Marcel Ostertag F/W 2018. Photos courtesy of Marcel Ostertag.

Berlin-based designer Marcel Ostertag channeled the hedonistic excess of the 70s and 80s with his new collection, inspired by the word “opium” and its opulent trappings. We chatted with Ostertag about his career in design, creative inspiration and the meaning behind his latest offerings.

Marcel Ostertag F/W 2018. Photos courtesy of Marcel Ostertag.

How did you originally get into design?
My god, it’s a long story. I was a little boy; I was drawing, I was knitting. I had a short ballet career and then my knee broke, and I went back to fashion. I studied classical fashion design, womenswear and menswear, at Central Saint Martin’s college in London, and I worked for numerous brands during this time—Burberry, Dunhill, Portsmouth. After this, I decided to start my own label. I was always inspired by fashion because my mother was a fashion icon in the 80s; she was always wearing fancy dresses and high heels. And my great-grandmother was an haute couture tailor, so I think it comes from her.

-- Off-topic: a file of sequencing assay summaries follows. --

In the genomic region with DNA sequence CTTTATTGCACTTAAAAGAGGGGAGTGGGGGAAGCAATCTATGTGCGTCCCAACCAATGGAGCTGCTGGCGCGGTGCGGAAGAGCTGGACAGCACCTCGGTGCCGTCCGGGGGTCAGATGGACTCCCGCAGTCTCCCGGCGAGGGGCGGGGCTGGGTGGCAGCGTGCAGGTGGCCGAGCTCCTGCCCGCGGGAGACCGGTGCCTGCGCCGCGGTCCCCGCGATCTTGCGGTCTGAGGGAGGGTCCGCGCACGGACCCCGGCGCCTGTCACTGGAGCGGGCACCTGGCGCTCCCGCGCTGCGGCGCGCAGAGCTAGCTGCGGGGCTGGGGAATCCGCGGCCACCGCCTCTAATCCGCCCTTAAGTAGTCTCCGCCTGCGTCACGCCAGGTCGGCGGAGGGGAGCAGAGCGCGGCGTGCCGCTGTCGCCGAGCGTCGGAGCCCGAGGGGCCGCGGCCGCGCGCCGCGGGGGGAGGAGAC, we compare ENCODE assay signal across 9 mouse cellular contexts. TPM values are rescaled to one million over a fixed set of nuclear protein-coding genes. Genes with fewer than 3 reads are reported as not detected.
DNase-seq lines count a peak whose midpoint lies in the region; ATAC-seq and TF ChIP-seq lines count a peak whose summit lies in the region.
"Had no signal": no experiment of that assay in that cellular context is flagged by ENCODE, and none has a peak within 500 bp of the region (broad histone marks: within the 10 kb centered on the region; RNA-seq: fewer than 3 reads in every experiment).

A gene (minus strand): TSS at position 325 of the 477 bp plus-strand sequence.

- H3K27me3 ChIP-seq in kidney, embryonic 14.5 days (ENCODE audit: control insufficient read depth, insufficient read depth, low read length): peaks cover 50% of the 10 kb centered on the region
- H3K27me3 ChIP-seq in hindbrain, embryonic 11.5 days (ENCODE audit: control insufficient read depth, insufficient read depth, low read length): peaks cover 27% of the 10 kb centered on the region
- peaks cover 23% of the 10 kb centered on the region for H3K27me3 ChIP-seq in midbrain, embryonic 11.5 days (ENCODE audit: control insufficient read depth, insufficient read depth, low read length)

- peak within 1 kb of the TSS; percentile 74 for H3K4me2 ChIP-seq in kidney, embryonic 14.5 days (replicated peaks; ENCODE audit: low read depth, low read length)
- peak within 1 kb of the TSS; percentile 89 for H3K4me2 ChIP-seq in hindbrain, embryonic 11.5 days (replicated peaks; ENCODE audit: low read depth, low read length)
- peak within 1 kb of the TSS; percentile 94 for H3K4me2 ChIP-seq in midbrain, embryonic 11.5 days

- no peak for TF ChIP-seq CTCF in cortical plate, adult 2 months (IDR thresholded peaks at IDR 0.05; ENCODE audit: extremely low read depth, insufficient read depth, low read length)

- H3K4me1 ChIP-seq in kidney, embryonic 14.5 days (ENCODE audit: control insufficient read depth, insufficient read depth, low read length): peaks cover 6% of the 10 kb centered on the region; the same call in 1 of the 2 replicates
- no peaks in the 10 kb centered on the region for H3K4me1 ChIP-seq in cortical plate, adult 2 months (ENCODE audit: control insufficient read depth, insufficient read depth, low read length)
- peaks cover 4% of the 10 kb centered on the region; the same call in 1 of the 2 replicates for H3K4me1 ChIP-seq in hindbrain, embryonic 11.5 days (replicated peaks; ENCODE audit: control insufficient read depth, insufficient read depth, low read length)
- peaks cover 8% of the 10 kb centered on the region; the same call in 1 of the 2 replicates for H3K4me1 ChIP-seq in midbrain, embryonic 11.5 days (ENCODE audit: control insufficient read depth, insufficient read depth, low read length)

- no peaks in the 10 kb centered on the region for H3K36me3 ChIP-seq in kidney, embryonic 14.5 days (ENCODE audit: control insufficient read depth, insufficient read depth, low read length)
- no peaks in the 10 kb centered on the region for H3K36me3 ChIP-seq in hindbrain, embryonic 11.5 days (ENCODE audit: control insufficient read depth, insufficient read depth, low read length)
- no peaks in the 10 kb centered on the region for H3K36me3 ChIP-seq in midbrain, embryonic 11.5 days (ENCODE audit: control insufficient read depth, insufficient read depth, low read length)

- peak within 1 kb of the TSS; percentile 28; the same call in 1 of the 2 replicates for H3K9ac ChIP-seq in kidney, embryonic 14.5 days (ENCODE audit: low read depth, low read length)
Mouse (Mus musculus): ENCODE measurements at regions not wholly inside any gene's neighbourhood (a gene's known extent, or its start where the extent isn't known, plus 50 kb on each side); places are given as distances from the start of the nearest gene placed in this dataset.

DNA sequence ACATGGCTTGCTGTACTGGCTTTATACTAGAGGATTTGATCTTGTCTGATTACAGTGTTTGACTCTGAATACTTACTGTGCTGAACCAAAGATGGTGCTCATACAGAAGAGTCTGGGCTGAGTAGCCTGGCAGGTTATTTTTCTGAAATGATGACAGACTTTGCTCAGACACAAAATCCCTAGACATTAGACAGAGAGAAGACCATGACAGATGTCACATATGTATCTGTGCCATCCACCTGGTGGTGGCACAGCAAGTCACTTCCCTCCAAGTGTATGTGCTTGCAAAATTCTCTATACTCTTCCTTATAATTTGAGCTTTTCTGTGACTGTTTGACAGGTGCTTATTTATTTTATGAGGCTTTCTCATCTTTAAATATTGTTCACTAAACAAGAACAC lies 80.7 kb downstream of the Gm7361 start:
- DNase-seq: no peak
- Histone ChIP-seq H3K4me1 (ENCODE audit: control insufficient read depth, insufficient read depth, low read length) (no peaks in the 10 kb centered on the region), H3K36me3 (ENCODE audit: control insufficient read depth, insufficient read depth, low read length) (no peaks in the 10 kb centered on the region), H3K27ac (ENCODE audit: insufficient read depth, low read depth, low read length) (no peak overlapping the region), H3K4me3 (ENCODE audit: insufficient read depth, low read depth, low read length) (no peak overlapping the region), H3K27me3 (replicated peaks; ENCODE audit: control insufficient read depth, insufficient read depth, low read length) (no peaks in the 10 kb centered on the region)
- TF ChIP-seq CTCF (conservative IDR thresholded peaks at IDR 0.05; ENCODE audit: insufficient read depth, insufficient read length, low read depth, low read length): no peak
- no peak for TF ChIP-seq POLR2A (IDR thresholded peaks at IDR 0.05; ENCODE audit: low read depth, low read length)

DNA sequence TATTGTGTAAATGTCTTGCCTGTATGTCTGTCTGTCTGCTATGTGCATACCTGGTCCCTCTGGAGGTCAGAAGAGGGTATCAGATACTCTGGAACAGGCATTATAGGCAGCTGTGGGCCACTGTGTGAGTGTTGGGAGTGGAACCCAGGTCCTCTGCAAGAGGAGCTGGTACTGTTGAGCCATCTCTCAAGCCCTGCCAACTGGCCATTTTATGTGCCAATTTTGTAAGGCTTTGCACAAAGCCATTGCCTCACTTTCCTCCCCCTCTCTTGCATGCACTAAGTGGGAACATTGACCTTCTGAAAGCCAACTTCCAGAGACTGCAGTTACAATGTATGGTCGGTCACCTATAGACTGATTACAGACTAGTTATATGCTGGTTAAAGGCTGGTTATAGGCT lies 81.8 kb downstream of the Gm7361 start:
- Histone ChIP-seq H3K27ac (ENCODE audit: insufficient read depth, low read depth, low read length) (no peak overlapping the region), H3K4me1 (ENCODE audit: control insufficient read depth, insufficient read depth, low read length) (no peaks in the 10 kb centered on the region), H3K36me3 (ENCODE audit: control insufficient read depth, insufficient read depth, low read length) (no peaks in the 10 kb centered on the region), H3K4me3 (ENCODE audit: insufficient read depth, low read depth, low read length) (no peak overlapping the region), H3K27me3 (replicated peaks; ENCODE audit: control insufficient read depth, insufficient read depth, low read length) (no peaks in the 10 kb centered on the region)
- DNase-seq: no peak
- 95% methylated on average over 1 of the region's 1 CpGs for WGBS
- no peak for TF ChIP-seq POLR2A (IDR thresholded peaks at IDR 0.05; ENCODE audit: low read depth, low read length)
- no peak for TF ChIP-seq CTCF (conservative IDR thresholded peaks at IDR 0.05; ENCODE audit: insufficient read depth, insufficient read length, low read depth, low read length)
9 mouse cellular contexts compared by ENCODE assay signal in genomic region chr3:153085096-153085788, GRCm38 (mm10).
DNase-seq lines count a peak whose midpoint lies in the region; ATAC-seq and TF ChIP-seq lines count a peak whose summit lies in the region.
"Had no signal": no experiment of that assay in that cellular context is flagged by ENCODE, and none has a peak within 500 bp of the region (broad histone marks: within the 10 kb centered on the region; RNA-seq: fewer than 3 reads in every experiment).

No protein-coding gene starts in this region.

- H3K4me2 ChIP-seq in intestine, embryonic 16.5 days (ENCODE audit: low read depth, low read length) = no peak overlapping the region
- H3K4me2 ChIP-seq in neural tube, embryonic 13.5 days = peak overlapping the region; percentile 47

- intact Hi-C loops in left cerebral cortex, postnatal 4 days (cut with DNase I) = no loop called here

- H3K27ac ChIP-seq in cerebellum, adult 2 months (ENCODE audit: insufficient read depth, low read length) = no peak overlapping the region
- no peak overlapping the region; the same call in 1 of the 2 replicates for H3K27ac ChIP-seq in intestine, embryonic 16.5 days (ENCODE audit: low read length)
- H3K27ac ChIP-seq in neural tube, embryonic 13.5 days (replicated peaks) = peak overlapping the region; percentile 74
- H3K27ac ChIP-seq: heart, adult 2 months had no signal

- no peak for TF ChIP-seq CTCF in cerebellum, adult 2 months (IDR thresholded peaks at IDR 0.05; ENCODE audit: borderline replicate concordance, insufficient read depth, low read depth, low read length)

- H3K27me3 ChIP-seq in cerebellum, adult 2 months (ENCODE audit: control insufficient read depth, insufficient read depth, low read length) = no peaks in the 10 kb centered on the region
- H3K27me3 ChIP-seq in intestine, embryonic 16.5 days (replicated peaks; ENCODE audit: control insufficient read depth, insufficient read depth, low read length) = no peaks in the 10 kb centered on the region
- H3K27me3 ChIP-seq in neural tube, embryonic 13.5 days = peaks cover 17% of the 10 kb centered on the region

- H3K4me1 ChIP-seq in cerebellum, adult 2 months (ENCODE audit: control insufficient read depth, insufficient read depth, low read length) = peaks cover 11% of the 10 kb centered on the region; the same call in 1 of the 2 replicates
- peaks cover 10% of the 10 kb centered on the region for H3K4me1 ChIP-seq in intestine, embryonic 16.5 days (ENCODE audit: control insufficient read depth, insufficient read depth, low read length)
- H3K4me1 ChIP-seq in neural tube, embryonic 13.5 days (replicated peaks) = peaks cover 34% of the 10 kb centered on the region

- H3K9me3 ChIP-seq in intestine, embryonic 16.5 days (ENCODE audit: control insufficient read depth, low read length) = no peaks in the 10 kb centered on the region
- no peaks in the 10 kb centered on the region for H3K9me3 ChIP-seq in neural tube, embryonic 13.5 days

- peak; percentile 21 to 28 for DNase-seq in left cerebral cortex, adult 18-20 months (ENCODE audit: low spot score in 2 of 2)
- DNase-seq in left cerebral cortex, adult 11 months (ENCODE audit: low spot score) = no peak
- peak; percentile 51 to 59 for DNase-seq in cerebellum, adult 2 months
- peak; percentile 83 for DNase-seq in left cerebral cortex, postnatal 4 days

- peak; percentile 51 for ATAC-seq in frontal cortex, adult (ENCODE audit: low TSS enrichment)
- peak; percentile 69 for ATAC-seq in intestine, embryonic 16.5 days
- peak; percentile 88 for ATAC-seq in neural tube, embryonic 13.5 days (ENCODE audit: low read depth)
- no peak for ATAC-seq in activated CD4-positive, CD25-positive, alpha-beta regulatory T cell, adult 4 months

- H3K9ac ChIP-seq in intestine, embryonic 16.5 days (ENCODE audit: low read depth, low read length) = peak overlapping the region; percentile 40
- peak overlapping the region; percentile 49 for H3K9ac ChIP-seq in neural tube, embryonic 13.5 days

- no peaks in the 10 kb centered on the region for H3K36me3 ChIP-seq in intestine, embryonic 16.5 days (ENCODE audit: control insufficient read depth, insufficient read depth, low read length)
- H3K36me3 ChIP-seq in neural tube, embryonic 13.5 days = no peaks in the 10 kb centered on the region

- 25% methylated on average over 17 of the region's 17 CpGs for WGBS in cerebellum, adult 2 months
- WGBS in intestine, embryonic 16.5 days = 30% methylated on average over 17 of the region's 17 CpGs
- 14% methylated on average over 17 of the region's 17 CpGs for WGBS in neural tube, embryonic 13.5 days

What would you consider your biggest creative inspirations?
I think it’s life. It’s people, it’s nature, it’s music, it’s art, it’s movies. It’s everything that surrounds you. It’s really important to walk through life with open eyes.

Marcel Ostertag F/W 2018. Photos courtesy of Marcel Ostertag.

What inspired you to choose the word “opium” as inspiration for your new collection?
It’s the addiction to fashion that I wanted to translate—feeling the opulent fabrics, touching the fabrics, slipping into the garments. It’s a lifestyle that I really adore from the late 70s. It’s an homage to Yves Saint Laurent; he was always throwing huge parties and huge events with really cool people. This whole lifestyle inspired me and made this collection complete.

What kind of person do you envision wearing the collection?
That’s a question I’m asked often. My youngest client is 14, and my oldest client is 88. [My clientele] are girls and women who are strong, and quite eccentric. They don’t want what everybody else has. They like quality and good fabrics and they like to feel good in clothes.

Where Art, Fashion & Culture Collide

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